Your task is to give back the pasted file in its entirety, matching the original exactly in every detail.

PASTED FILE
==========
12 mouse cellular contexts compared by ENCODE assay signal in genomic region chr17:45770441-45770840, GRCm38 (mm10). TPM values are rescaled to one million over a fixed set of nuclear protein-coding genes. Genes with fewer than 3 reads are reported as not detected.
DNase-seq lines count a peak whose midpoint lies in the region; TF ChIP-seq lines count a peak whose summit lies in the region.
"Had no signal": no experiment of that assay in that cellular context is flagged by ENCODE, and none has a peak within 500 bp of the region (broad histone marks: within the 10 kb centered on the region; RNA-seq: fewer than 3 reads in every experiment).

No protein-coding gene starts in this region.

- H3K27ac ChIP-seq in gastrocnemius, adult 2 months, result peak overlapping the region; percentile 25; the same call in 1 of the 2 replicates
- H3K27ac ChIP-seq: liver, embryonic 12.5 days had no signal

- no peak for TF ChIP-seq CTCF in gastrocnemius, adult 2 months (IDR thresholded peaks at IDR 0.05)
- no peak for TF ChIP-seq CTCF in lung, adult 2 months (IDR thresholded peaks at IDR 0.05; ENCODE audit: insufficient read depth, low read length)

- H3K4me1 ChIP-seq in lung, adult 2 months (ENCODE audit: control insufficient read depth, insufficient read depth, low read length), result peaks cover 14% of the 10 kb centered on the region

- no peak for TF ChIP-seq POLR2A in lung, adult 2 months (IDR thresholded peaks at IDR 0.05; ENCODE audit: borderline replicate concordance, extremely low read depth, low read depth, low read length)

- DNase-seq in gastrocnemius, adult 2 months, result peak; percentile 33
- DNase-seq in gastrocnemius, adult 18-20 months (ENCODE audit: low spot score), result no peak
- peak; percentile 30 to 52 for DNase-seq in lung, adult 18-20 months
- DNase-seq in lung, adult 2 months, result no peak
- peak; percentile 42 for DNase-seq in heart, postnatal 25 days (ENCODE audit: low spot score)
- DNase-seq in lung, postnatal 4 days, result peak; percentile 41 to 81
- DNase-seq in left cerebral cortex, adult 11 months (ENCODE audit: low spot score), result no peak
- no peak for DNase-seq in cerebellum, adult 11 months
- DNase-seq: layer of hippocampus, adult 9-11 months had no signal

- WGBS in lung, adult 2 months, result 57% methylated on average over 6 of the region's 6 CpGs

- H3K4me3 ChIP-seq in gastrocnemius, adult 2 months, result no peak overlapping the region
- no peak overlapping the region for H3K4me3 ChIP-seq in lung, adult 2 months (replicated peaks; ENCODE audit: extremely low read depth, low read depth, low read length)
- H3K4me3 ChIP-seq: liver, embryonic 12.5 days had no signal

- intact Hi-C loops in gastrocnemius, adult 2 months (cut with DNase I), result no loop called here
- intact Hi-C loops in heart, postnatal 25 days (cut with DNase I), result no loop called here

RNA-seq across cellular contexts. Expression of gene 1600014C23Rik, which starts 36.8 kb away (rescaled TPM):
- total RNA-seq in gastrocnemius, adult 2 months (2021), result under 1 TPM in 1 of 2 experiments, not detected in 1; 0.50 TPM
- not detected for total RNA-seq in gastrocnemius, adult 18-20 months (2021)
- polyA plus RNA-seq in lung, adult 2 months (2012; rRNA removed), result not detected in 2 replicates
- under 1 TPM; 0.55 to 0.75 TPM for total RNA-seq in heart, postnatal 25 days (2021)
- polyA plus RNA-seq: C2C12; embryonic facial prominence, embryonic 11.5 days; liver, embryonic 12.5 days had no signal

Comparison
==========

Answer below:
12 mouse cellular contexts compared by ENCODE assay signal in genomic region chr17:45770441-45770840, GRCm38 (mm10). TPM values are rescaled to one million over a fixed set of nuclear protein-coding genes. Genes with fewer than 3 reads are reported as not detected.
DNase-seq lines count a peak whose midpoint lies in the region; TF ChIP-seq lines count a peak whose summit lies in the region.
"Had no signal": no experiment of that assay in that cellular context is flagged by ENCODE, and none has a peak within 500 bp of the region (broad histone marks: within the 10 kb centered on the region; RNA-seq: fewer than 3 reads in every experiment).

No protein-coding gene starts in this region.

- H3K27ac ChIP-seq in gastrocnemius, adult 2 months, result peak overlapping the region; percentile 25; the same call in 1 of the 2 replicates
- H3K27ac ChIP-seq: liver, embryonic 12.5 days had no signal

- no peak for TF ChIP-seq CTCF in gastrocnemius, adult 2 months (IDR thresholded peaks at IDR 0.05)
- no peak for TF ChIP-seq CTCF in lung, adult 2 months (IDR thresholded peaks at IDR 0.05; ENCODE audit: insufficient read depth, low read length)

- H3K4me1 ChIP-seq in lung, adult 2 months (ENCODE audit: control insufficient read depth, insufficient read depth, low read length), result peaks cover 14% of the 10 kb centered on the region

- no peak for TF ChIP-seq POLR2A in lung, adult 2 months (IDR thresholded peaks at IDR 0.05; ENCODE audit: borderline replicate concordance, extremely low read depth, low read depth, low read length)

- DNase-seq in gastrocnemius, adult 2 months, result peak; percentile 33
- DNase-seq in gastrocnemius, adult 18-20 months (ENCODE audit: low spot score), result no peak
- peak; percentile 30 to 52 for DNase-seq in lung, adult 18-20 months
- DNase-seq in lung, adult 2 months, result no peak
- peak; percentile 42 for DNase-seq in heart, postnatal 25 days (ENCODE audit: low spot score)
- DNase-seq in lung, postnatal 4 days, result peak; percentile 41 to 81
- DNase-seq in left cerebral cortex, adult 11 months (ENCODE audit: low spot score), result no peak
- no peak for DNase-seq in cerebellum, adult 11 months
- DNase-seq: layer of hippocampus, adult 9-11 months had no signal

- WGBS in lung, adult 2 months, result 57% methylated on average over 6 of the region's 6 CpGs

- H3K4me3 ChIP-seq in gastrocnemius, adult 2 months, result no peak overlapping the region
- no peak overlapping the region for H3K4me3 ChIP-seq in lung, adult 2 months (replicated peaks; ENCODE audit: extremely low read depth, low read depth, low read length)
- H3K4me3 ChIP-seq: liver, embryonic 12.5 days had no signal

- intact Hi-C loops in gastrocnemius, adult 2 months (cut with DNase I), result no loop called here
- intact Hi-C loops in heart, postnatal 25 days (cut with DNase I), result no loop called here

RNA-seq across cellular contexts. Expression of gene 1600014C23Rik, which starts 36.8 kb away (rescaled TPM):
- total RNA-seq in gastrocnemius, adult 2 months (2021), result under 1 TPM in 1 of 2 experiments, not detected in 1; 0.50 TPM
- not detected for total RNA-seq in gastrocnemius, adult 18-20 months (2021)
- polyA plus RNA-seq in lung, adult 2 months (2012; rRNA removed), result not detected in 2 replicates
- under 1 TPM; 0.55 to 0.75 TPM for total RNA-seq in heart, postnatal 25 days (2021)
- polyA plus RNA-seq: C2C12; embryonic facial prominence, embryonic 11.5 days; liver, embryonic 12.5 days had no signal

Comparison